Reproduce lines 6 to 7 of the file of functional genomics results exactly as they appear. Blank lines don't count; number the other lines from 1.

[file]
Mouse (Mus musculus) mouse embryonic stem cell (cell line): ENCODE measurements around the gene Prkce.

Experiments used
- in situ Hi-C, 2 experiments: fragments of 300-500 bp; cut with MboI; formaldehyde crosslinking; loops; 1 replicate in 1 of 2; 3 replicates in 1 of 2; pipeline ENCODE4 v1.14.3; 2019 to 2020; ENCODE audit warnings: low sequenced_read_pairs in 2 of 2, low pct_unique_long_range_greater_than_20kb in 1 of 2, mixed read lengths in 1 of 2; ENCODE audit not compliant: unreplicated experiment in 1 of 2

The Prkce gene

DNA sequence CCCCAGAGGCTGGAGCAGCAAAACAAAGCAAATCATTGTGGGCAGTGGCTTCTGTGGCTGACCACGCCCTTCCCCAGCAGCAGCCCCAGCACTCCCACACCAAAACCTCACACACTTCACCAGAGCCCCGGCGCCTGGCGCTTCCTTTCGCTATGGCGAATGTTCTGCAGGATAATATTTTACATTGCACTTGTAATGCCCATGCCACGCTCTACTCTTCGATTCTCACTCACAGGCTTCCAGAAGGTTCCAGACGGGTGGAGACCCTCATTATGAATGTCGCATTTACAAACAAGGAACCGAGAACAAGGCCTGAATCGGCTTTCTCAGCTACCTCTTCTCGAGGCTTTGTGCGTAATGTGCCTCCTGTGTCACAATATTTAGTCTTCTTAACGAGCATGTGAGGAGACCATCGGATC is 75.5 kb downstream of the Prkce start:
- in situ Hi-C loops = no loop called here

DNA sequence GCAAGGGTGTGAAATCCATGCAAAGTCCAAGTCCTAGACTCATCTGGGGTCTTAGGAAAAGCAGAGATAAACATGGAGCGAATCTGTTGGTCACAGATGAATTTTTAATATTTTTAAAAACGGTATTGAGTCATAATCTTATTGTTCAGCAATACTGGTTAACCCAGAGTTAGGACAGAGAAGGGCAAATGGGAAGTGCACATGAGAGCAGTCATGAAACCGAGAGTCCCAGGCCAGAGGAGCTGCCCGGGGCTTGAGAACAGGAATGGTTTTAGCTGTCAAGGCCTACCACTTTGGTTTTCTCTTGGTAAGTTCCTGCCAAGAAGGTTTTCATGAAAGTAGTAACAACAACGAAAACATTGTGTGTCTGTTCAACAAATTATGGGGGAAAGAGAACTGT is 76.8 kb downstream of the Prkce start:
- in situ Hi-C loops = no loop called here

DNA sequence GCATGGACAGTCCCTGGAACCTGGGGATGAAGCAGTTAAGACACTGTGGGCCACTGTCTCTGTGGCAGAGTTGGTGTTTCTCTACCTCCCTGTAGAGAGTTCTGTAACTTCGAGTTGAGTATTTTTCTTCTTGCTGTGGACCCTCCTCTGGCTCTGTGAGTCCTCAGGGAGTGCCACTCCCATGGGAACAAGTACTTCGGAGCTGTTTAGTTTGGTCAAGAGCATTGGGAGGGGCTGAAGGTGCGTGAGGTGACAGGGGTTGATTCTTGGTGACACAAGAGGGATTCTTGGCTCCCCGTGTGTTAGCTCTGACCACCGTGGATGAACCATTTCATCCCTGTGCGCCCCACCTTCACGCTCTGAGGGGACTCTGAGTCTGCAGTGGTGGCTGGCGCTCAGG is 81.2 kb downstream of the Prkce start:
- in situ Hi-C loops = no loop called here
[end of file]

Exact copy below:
- in situ Hi-C loops = no loop called here

DNA sequence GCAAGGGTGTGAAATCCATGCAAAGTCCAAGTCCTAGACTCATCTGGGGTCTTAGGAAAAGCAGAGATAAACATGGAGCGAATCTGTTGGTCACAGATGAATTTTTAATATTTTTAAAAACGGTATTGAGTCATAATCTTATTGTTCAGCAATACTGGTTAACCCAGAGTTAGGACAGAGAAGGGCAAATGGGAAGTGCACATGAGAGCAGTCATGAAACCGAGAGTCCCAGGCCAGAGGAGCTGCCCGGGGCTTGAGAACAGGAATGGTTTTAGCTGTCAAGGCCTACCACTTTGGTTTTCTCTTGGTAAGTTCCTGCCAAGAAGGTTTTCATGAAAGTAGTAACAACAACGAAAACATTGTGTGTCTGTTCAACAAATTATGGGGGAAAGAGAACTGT is 76.8 kb downstream of the Prkce start: